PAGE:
Iceland has officially announced that it will be removing palm oil from all of its own brand products and a response from Greenpeace UK appeared without delay.
“Iceland has concluded that removing palm oil is the only way it can offer its customers a guarantee that its products do not contain palm oil from forest destruction. This decision is a direct response to the palm oil industry’s failure to clean up its act,” said John Sauven, executive director of Greenpeace UK.
“As global temperatures rise from burning forests, and populations of endangered species continue to dwindle, companies using agricultural commodities like palm oil will come under increasing pressure to clean up their supply chains. Many of the biggest consumer companies in the world have promised to end their role in deforestation by 2020. Time is running out not just for these household brands but for the wildlife, the climate and everyone who depends on healthy forests for their survival,” he further explained.
Figures from the Ministry of Environment and Forestry (MoEF) show that around 24 million hectares of Indonesia’s rainforest was destroyed between 1990 and 2015 – an area almost the size of the UK. The Indonesian Ministry of Forestry indicates 2.7 million hectares of deforestation between 2012 and 2015, which is 1 football pitch every 25 seconds.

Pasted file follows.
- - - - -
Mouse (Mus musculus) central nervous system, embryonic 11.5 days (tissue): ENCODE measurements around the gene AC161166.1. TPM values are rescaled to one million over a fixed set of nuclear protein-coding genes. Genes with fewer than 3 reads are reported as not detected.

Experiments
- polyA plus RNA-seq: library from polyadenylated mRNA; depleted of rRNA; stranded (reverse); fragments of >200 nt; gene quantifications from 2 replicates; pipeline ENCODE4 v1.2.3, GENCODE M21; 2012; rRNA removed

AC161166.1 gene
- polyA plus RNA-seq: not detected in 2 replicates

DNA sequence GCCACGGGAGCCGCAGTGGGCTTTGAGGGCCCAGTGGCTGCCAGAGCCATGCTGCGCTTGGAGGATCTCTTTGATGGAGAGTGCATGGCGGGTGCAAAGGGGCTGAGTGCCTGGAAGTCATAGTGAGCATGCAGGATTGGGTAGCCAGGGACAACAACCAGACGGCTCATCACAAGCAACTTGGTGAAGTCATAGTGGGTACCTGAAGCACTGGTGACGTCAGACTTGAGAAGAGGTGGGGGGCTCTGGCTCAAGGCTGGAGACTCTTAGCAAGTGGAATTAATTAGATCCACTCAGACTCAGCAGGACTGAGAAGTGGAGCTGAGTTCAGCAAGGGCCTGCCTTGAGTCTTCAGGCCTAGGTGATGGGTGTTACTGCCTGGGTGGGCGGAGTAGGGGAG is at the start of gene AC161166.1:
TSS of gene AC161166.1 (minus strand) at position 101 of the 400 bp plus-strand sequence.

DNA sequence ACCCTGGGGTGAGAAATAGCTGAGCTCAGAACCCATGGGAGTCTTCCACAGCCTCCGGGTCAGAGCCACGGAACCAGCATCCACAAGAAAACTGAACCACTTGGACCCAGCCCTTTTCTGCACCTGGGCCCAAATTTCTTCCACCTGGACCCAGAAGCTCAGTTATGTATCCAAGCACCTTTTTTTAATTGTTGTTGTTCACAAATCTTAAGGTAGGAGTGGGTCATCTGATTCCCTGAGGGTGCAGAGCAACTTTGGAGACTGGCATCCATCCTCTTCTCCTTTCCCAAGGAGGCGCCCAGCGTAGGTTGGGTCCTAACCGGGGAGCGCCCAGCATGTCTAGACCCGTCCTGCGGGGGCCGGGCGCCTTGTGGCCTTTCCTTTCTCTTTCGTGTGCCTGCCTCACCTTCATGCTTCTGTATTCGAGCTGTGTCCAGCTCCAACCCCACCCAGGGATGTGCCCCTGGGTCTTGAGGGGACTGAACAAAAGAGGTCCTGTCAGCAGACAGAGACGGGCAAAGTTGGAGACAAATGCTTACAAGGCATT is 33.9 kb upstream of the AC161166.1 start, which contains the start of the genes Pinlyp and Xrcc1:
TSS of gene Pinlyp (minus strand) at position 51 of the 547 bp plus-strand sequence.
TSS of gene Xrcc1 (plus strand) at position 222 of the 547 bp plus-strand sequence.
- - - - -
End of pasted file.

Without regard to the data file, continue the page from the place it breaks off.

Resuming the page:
To tackle this problem, Greenpeace challenged 16 leading members of the CGF to demonstrate progress by disclosing the mills that produced their palm oil, and the names of the producer groups that controlled those mills.
Under pressure from Greenpeace and other NGOs, eleven brands have made steps towards transparency: General Mills, Mars, Mondelēz, Nestlé, Procter & Gamble, Reckitt Benckiser, Unilever, Colgate-Palmolive, Ferrero, PepsiCo and PZ Cussons. The other five brands involved, Hershey, Kellogg’s, Kraft Heinz, Johnson & Johnson, and Smucker’s, have failed so far to take even this step.
Greenpeace recommends that the next step would be for brands to remove suppliers, producers and traders known to be destroying rainforest from their supply chains, and then to take responsibility for investigating the remaining producer groups to identify any that are clearing rainforests or peatlands, or exploiting workers or local communities. Ultimately, brands and traders must exclude any producer that refuses to reform, even if the palm oil it is supplying to them comes from different concessions to those it is clearing.